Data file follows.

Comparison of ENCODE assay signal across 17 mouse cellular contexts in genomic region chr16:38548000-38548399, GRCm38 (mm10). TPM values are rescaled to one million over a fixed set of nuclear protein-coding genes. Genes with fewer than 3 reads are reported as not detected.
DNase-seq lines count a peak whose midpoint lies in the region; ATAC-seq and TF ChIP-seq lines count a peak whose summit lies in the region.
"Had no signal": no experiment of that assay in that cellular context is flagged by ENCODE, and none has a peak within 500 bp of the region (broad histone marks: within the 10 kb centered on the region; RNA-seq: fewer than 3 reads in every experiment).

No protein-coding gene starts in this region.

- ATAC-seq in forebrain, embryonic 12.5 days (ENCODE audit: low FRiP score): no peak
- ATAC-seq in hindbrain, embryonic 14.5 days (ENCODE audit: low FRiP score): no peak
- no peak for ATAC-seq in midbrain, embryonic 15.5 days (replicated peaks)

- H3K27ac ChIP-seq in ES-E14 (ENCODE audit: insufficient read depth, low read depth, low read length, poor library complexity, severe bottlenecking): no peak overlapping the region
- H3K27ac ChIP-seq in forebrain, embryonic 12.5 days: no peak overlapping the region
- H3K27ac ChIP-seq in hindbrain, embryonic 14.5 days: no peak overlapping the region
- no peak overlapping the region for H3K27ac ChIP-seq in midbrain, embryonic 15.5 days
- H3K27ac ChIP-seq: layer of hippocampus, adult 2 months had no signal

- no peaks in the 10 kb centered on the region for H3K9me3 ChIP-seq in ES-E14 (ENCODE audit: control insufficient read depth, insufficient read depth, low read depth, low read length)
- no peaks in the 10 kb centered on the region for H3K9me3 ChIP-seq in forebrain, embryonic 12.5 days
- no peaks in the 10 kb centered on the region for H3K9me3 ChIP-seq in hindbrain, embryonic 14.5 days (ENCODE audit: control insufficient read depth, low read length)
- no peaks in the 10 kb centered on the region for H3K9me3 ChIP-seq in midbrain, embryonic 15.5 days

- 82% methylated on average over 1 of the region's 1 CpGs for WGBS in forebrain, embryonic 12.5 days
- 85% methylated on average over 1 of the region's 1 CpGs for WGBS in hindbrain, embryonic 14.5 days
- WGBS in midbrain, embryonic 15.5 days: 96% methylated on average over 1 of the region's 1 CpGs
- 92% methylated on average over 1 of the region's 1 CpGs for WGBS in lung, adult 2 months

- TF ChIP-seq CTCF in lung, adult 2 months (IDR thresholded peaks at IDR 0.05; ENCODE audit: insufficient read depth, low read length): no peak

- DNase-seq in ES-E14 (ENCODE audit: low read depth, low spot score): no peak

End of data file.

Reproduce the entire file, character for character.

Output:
Comparison of ENCODE assay signal across 17 mouse cellular contexts in genomic region chr16:38548000-38548399, GRCm38 (mm10). TPM values are rescaled to one million over a fixed set of nuclear protein-coding genes. Genes with fewer than 3 reads are reported as not detected.
DNase-seq lines count a peak whose midpoint lies in the region; ATAC-seq and TF ChIP-seq lines count a peak whose summit lies in the region.
"Had no signal": no experiment of that assay in that cellular context is flagged by ENCODE, and none has a peak within 500 bp of the region (broad histone marks: within the 10 kb centered on the region; RNA-seq: fewer than 3 reads in every experiment).

No protein-coding gene starts in this region.

- ATAC-seq in forebrain, embryonic 12.5 days (ENCODE audit: low FRiP score): no peak
- ATAC-seq in hindbrain, embryonic 14.5 days (ENCODE audit: low FRiP score): no peak
- no peak for ATAC-seq in midbrain, embryonic 15.5 days (replicated peaks)

- H3K27ac ChIP-seq in ES-E14 (ENCODE audit: insufficient read depth, low read depth, low read length, poor library complexity, severe bottlenecking): no peak overlapping the region
- H3K27ac ChIP-seq in forebrain, embryonic 12.5 days: no peak overlapping the region
- H3K27ac ChIP-seq in hindbrain, embryonic 14.5 days: no peak overlapping the region
- no peak overlapping the region for H3K27ac ChIP-seq in midbrain, embryonic 15.5 days
- H3K27ac ChIP-seq: layer of hippocampus, adult 2 months had no signal

- no peaks in the 10 kb centered on the region for H3K9me3 ChIP-seq in ES-E14 (ENCODE audit: control insufficient read depth, insufficient read depth, low read depth, low read length)
- no peaks in the 10 kb centered on the region for H3K9me3 ChIP-seq in forebrain, embryonic 12.5 days
- no peaks in the 10 kb centered on the region for H3K9me3 ChIP-seq in hindbrain, embryonic 14.5 days (ENCODE audit: control insufficient read depth, low read length)
- no peaks in the 10 kb centered on the region for H3K9me3 ChIP-seq in midbrain, embryonic 15.5 days

- 82% methylated on average over 1 of the region's 1 CpGs for WGBS in forebrain, embryonic 12.5 days
- 85% methylated on average over 1 of the region's 1 CpGs for WGBS in hindbrain, embryonic 14.5 days
- WGBS in midbrain, embryonic 15.5 days: 96% methylated on average over 1 of the region's 1 CpGs
- 92% methylated on average over 1 of the region's 1 CpGs for WGBS in lung, adult 2 months

- TF ChIP-seq CTCF in lung, adult 2 months (IDR thresholded peaks at IDR 0.05; ENCODE audit: insufficient read depth, low read length): no peak

- DNase-seq in ES-E14 (ENCODE audit: low read depth, low spot score): no peak